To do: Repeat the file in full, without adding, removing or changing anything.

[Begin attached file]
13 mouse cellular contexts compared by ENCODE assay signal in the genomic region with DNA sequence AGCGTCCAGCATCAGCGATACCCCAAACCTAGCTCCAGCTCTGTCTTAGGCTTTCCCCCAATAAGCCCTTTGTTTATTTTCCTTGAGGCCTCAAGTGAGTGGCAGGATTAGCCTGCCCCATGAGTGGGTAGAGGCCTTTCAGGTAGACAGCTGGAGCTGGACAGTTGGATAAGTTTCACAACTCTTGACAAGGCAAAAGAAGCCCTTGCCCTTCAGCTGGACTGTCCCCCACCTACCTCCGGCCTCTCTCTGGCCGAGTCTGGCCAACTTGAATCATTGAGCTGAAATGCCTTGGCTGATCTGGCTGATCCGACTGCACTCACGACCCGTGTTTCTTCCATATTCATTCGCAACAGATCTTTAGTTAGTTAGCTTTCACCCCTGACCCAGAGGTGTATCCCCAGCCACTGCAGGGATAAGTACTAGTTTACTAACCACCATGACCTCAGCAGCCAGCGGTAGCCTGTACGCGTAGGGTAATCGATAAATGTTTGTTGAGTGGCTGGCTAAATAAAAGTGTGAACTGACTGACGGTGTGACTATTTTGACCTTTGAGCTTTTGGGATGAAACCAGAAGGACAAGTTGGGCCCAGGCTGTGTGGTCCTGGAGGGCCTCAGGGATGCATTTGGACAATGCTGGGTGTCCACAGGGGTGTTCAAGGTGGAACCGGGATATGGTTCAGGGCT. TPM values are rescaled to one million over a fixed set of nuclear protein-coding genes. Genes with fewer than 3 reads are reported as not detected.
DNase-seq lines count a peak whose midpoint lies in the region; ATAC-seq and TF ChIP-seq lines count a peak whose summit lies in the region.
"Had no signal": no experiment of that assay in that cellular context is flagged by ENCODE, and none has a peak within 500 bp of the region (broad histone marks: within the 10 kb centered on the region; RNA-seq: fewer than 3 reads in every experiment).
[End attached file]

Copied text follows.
13 mouse cellular contexts compared by ENCODE assay signal in the genomic region with DNA sequence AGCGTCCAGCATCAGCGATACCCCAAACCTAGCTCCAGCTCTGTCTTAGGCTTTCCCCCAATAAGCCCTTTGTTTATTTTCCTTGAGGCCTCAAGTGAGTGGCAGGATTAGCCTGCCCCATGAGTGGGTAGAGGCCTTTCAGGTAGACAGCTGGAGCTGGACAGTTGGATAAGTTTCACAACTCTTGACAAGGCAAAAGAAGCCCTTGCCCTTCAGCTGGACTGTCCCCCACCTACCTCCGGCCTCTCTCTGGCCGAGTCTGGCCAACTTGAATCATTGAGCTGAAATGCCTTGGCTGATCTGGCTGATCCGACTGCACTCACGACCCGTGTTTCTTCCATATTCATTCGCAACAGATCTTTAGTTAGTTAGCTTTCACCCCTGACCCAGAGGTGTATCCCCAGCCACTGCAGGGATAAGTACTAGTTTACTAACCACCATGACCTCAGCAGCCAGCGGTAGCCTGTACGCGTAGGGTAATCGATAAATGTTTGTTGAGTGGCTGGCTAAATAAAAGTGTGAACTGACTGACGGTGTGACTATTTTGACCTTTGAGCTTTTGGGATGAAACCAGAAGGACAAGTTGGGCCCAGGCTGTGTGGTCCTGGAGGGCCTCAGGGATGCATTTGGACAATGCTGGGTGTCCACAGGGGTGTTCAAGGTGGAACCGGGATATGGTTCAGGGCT. TPM values are rescaled to one million over a fixed set of nuclear protein-coding genes. Genes with fewer than 3 reads are reported as not detected.
DNase-seq lines count a peak whose midpoint lies in the region; ATAC-seq and TF ChIP-seq lines count a peak whose summit lies in the region.
"Had no signal": no experiment of that assay in that cellular context is flagged by ENCODE, and none has a peak within 500 bp of the region (broad histone marks: within the 10 kb centered on the region; RNA-seq: fewer than 3 reads in every experiment).